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Supreme Court Rules Judge Appointment Illegal

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Supreme Court Rules Judge Appointment Illegal

Supreme Court of Iceland

Photo: Páll Kjartansson.

A recent verdict by the Supreme Court of Iceland concluded that lawyers Ástráður Haraldsson and Jóhannes Rúnar Jóhannsson be compensated 700,000 ISK (6,500$, 4900£), RÚV reports. The matter pertains to an illegitimate handling of their application to Landsréttur, a newly founded level in the Icelandic court system. Ástráður and Jóhannes were adjudged to be among those 15 applicants most fit for hiring to Landsréttur court, yet were shunned for the position due to a decision by the Minister of Justice, Sigríður Andersen.

A neutral selection committee had previously deemed Ástráður and Jóhannes to be among the 15 most fit for the position, of the 33 total applicants. Ástráður and Jóhannes took the state to court over the hiring, where they asked for both compensation and a liability for damages. The Supreme Court of Iceland concluded that the twosome has rights to compensation, yet it decided that they would not have rights to liability for damages as it was unclear if the decision had led to financial damages for them.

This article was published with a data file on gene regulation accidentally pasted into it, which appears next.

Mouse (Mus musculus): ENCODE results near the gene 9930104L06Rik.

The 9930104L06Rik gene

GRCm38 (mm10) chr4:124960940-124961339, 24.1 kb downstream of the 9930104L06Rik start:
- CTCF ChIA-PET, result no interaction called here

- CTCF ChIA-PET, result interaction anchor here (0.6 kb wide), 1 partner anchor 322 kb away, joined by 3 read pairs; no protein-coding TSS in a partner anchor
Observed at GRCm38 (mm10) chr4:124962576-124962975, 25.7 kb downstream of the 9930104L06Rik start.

Sigríður Andersen was the Minister of Justice when the decision was taken to not hire Ástráður and Jóhannes. It was within her jurisdiction to handle the hirings and the Minister compiled her own ranking of the fittest applicants, which was different to the ranking made by the neutral selection committee. The hirings were then completed according to her list. Sigríður Andersen has withheld her position as Minister of Justice in the new coalition government which was formed on the 30th of November, made up of Sjálfstæðisflokkurinn (the Independence Party), Vinstri Grænir (the Left-Green Movement), and Framsóknarflokkurinn (the Progressive Party).

Landsréttur is a newly formed mid-level court system intended to handle cases in between the District Courts and the Supreme Court of Iceland. Decisions by one of the eight District Courts in Iceland are appealed to Landsréttur and its decisions will be final. In some exceptions, and with the permission of the Supreme Court, decisions by Landsréttur can be appealed to the Supreme Court of Iceland.

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